County council defends its cost-cutting of care bill

By Rob George 26/04 Updated: 27/04 00:55

DISABLED residents across Bromsgrove and Droitwich could have to be cared for in residential or nursing homes under controversial cost-slashing proposals from Worcestershire County Council.

The authority issued the stark warning as it unveiled plans for a public consultation into ways it can save £200,000 from its Adult Social Care budget.

Care in residential or nursing homes as opposed to people's own homes is one of the options being presented as the county council looks to cap the amount it contributes towards the overall cost of community care packages.

The funding looks to support people with disabilities to live at home but needs to be slashed to avoid a 'looming financial crisis', according to the authority.

Existing users would not be affected under the proposals unless their care needs changed.

If adopted, the proposal could ask residents to meet any additional cost of care from their own savings or choose to take funding as a direct payment which would allow them to make their own care arrangements.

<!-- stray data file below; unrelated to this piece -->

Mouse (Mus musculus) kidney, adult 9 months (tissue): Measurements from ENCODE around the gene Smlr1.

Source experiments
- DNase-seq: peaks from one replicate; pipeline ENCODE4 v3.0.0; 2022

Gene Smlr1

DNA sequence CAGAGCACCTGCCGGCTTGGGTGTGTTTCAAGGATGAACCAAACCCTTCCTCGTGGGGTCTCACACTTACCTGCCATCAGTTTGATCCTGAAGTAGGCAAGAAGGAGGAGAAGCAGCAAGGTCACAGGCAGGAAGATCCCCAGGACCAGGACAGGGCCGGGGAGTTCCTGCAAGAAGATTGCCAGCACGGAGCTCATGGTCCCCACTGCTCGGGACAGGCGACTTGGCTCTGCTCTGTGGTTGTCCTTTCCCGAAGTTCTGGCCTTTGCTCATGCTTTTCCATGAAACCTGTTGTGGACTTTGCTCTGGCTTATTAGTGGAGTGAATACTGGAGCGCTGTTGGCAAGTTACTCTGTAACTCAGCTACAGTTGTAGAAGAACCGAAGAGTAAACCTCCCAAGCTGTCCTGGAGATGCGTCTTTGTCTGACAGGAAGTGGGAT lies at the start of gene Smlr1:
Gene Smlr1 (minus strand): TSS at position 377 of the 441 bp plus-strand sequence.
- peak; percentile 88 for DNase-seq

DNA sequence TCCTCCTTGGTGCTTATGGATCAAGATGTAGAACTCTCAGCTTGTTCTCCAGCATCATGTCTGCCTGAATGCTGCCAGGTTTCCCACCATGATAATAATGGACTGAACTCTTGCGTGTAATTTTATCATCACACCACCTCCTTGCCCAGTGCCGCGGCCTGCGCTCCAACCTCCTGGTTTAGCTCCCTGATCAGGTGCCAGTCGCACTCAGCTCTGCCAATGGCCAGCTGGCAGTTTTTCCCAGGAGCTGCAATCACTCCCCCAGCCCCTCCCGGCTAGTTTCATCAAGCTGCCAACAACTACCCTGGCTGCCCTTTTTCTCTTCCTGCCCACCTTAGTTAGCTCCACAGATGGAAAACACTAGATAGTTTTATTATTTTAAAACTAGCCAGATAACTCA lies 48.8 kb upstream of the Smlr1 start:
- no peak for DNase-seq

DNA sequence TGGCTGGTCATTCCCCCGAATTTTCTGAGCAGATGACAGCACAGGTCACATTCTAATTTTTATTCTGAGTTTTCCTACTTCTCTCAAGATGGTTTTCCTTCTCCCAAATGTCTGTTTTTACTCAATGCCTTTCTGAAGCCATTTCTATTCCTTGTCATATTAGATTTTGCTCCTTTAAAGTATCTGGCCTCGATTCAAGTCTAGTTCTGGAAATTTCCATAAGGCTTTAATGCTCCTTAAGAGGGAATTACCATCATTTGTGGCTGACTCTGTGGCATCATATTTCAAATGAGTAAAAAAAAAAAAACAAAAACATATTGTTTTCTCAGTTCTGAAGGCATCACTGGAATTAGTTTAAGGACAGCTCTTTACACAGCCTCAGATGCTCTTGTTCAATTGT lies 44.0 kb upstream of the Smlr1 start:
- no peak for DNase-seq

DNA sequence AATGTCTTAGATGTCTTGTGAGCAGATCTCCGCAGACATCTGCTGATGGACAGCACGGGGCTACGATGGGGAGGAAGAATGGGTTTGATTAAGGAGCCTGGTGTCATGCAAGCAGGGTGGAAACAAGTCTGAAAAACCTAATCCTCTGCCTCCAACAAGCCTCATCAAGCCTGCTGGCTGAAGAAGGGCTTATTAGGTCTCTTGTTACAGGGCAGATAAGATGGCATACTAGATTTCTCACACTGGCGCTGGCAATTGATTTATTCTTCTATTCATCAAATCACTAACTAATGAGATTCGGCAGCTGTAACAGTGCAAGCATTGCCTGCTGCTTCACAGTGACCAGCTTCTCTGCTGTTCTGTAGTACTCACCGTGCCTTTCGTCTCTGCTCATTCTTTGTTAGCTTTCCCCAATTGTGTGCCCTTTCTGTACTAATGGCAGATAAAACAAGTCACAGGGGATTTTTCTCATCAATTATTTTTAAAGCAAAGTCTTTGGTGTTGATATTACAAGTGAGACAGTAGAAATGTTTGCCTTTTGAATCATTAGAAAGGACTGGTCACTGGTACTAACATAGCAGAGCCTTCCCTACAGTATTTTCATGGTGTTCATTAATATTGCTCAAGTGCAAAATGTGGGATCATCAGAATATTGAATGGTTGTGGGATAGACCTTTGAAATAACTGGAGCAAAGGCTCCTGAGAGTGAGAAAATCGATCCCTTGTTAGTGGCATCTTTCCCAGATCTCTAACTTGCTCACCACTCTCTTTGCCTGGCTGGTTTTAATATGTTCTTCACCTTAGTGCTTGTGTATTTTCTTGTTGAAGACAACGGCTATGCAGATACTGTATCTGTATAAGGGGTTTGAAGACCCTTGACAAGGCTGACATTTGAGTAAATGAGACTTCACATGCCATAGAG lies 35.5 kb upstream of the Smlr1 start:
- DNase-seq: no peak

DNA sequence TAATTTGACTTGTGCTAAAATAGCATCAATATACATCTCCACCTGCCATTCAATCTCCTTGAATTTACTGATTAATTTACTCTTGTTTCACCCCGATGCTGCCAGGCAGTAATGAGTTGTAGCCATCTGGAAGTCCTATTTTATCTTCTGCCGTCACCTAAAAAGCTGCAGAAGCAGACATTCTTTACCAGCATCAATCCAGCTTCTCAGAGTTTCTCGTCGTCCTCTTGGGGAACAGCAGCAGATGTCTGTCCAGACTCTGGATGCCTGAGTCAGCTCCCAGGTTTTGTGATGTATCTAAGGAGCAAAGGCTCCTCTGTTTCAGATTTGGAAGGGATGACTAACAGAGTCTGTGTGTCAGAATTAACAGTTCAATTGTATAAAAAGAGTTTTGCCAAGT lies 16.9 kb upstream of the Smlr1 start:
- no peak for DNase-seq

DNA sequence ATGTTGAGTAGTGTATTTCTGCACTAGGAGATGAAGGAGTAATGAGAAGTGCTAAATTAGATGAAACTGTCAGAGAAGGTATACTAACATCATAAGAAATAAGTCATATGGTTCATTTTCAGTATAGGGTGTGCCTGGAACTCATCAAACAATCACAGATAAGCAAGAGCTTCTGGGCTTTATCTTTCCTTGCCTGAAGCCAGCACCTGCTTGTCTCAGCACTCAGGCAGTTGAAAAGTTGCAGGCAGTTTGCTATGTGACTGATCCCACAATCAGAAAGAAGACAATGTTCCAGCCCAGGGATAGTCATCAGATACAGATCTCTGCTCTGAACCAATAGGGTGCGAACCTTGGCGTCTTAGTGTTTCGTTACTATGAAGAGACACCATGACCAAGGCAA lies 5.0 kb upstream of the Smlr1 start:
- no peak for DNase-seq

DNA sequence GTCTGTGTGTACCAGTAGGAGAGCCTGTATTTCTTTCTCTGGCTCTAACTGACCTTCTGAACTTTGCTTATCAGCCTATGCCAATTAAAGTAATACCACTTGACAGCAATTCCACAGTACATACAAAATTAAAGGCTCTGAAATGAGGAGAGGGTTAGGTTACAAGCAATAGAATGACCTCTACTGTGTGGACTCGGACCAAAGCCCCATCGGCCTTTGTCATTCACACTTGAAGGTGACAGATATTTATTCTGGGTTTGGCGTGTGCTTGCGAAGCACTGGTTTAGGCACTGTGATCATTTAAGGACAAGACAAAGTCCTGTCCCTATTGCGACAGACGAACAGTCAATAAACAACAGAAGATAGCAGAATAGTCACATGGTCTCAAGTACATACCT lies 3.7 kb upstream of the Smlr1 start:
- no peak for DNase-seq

A reduction in the amount of care services is also being considered as is an increase in the amount of community support offered to residents.

The authority has not ruled out asking residents to be cared for by residential or nursing homes and said the cost of meeting individual community-based packages of care could be far higher than the cost of nursing or residential care.

Coun Philip Gretton, cabinet member with responsibility for Adult Social Care, said: "We must be clear that in no way is this proposal going to lead to people not receiving the care they need.

"All those who access social care services in Worcestershire will have their assessed care needs met, the issue is about ensuring they are met in the most cost-effective way for all Worcestershire residents who have a call on the resources we have."

He added it was not about forcing people into care homes against their well, but looking at cheaper options available.

And he said that could be supported living or shared lives schemes or that the service user or family contributes to the care cost.

"In the past service users have picked the services they want and we have, by and large, funded this - however in the financial climate we're in, we have to look at more cost-effective ways of meeting needs," he added.

A dedicated helpline and e-mail address will be set up to deal with queries and concerns and a public consultation will be launched in the coming weeks which will include face-to-face meetings with service users, carers and providers.

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